A key goal of the Paris Agreement is to limit a global temperature increase to 2 degrees Celsius by the end of the century, but the provisions of the agreement may not be strong enough to achieve that. The planet’s average temperature is set to rise by approximately 3.2 degrees by that time — and that’s if all countries fulfill their respective climate pledges (without conditions). Some of the biggest emitters, such as the U.S. and the EU, aren’t on track to do that (in the graphic above, cells are sized according to each country’s emissions).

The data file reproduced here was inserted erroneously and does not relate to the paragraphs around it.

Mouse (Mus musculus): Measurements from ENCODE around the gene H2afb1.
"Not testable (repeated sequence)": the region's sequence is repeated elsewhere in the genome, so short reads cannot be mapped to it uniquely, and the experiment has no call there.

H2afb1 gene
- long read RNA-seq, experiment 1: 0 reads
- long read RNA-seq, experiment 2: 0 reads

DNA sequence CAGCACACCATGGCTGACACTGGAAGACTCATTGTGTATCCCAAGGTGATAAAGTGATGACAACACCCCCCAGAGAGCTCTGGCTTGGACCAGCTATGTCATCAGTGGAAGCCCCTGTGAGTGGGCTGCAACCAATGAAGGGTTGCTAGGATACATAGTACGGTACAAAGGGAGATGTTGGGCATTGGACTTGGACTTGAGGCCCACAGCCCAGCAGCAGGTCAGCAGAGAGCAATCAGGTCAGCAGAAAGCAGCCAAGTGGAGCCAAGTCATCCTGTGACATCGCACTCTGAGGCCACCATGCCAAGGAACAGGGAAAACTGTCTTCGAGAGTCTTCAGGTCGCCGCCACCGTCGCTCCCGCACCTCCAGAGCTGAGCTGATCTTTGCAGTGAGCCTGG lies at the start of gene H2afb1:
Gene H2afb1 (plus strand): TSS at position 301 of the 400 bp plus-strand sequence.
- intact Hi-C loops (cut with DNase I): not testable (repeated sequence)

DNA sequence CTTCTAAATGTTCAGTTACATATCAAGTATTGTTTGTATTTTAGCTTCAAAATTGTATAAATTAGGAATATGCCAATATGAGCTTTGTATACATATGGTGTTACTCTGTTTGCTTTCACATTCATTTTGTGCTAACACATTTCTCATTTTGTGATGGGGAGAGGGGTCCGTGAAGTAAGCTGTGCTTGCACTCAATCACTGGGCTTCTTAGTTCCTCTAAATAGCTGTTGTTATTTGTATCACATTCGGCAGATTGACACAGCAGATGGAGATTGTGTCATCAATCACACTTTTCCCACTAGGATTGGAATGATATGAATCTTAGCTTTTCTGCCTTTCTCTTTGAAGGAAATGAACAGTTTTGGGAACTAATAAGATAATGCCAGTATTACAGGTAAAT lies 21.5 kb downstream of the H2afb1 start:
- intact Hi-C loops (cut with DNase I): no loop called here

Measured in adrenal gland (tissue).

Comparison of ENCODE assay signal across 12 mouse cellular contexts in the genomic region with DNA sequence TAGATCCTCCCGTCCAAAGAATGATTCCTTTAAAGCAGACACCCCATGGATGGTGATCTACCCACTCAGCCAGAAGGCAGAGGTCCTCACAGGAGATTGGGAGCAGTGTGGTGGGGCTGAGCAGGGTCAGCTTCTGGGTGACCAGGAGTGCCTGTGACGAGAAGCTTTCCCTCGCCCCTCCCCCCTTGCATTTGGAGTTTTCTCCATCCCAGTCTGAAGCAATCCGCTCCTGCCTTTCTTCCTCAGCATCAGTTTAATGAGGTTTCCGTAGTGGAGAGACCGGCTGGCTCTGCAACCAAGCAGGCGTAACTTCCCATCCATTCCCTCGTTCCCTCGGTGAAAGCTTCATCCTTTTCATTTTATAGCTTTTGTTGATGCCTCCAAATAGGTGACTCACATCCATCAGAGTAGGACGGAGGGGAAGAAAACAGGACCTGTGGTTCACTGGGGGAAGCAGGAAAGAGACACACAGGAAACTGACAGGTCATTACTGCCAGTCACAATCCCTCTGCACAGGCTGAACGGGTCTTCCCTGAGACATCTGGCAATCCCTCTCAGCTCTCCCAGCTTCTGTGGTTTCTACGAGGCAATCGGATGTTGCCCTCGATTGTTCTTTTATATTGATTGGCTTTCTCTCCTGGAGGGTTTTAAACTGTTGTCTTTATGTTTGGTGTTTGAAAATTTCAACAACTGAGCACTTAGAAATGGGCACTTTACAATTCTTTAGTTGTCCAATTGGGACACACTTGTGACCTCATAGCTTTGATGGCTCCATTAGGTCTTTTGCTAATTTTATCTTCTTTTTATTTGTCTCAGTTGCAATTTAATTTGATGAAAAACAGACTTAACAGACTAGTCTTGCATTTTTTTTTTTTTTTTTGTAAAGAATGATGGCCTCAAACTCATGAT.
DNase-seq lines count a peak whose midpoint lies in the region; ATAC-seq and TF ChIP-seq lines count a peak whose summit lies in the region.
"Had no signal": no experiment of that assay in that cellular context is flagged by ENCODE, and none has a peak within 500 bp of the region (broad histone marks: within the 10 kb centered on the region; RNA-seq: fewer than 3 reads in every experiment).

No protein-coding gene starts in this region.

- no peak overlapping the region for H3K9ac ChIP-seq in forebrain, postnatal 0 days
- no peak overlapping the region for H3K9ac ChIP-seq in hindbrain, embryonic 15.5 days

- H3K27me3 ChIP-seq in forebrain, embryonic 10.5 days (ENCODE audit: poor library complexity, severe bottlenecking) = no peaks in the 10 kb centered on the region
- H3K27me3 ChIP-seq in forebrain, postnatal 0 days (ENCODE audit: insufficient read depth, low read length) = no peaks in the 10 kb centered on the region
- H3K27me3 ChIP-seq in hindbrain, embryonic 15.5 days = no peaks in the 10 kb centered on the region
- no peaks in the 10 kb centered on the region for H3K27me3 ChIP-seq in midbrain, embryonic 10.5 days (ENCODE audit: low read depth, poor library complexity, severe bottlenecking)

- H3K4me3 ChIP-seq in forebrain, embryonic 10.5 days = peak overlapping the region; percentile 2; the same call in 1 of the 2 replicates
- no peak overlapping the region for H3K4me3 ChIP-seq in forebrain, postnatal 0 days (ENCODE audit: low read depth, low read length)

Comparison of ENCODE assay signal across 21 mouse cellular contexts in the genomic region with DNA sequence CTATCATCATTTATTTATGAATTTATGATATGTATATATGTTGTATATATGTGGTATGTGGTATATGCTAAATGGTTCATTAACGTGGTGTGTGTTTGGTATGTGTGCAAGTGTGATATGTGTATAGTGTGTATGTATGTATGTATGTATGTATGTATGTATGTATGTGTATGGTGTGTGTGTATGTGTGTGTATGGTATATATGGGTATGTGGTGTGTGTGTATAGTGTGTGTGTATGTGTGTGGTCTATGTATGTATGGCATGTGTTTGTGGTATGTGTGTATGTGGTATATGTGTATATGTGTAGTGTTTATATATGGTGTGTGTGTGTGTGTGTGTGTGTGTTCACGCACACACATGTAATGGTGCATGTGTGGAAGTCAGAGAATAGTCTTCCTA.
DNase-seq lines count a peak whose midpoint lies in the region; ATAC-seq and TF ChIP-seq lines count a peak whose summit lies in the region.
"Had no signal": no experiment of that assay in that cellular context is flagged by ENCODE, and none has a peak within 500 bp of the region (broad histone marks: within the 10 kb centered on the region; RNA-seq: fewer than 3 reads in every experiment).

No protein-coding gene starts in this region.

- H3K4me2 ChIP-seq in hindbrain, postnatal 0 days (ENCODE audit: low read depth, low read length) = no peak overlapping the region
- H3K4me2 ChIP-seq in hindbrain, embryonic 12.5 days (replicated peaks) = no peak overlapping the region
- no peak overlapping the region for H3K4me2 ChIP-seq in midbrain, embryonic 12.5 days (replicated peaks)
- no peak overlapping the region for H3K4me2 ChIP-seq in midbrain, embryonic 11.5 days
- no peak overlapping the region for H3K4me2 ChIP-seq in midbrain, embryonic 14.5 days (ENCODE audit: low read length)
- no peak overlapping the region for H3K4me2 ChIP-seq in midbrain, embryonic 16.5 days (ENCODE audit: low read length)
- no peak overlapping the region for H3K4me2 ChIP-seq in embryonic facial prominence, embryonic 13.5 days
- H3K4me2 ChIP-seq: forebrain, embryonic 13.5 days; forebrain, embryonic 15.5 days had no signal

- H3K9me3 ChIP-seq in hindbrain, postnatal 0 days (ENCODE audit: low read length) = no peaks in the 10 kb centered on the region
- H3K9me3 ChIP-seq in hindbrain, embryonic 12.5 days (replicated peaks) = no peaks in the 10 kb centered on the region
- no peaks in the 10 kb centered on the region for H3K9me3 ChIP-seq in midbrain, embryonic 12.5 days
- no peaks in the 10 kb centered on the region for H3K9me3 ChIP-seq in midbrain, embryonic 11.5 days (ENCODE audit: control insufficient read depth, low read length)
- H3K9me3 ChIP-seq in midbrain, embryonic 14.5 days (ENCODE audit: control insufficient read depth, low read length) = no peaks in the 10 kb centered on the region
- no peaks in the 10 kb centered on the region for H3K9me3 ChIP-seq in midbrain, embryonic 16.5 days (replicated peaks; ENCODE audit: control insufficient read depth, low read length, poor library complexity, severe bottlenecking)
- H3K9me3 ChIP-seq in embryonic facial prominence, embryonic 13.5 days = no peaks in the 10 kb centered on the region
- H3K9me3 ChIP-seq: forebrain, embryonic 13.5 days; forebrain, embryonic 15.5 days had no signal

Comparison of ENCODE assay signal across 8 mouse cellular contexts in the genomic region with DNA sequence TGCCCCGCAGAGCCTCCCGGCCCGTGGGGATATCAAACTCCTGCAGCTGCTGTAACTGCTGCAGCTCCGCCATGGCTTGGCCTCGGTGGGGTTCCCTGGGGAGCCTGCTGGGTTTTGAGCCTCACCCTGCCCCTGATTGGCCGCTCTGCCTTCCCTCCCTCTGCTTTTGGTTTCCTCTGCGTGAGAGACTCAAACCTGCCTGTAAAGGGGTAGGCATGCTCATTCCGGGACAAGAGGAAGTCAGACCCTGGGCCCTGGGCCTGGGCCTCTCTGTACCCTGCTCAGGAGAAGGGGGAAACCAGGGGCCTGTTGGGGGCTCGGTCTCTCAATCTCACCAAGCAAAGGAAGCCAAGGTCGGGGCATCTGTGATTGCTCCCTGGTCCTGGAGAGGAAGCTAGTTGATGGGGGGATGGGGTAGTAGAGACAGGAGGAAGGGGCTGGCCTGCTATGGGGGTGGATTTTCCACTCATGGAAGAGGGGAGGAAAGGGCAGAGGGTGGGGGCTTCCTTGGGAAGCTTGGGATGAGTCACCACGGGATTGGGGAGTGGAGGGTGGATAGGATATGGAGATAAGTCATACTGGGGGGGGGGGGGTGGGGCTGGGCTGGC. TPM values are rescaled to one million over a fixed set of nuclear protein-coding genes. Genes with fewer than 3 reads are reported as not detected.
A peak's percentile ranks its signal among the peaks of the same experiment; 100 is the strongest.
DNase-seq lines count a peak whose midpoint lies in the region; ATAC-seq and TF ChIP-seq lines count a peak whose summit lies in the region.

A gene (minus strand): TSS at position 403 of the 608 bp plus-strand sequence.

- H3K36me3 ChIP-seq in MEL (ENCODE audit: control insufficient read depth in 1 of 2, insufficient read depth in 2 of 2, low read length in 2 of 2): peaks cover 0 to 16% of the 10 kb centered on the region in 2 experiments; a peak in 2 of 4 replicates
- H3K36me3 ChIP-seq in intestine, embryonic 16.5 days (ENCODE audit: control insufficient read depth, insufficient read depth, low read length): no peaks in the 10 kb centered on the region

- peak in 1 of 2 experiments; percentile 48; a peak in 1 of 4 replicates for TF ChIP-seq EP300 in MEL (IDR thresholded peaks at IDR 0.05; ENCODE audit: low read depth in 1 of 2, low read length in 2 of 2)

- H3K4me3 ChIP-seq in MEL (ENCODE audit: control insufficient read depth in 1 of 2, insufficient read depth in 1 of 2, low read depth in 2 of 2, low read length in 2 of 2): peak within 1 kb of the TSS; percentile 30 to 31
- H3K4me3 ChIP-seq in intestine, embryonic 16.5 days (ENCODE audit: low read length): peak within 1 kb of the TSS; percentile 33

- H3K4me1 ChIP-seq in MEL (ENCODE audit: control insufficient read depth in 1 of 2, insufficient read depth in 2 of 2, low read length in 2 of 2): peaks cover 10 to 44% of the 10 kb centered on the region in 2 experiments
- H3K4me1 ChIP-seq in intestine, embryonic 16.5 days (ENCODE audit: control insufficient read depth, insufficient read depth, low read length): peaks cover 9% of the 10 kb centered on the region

UN Environment noted this and other troubling trends in its 2018 Emissions Gap Report. The next few years are crucial: The UN estimates that “to keep global warming well below two degrees Celsius, global greenhouse gas emissions will have to peak by 2020 and decline rapidly thereafter.” Still, there are some encouraging developments. For example, “the total energy from solar panels installed around the world has soared in the last few years.” Further, “488 companies from 38 countries adopted emission reduction pathways in line with the Paris Agreement.”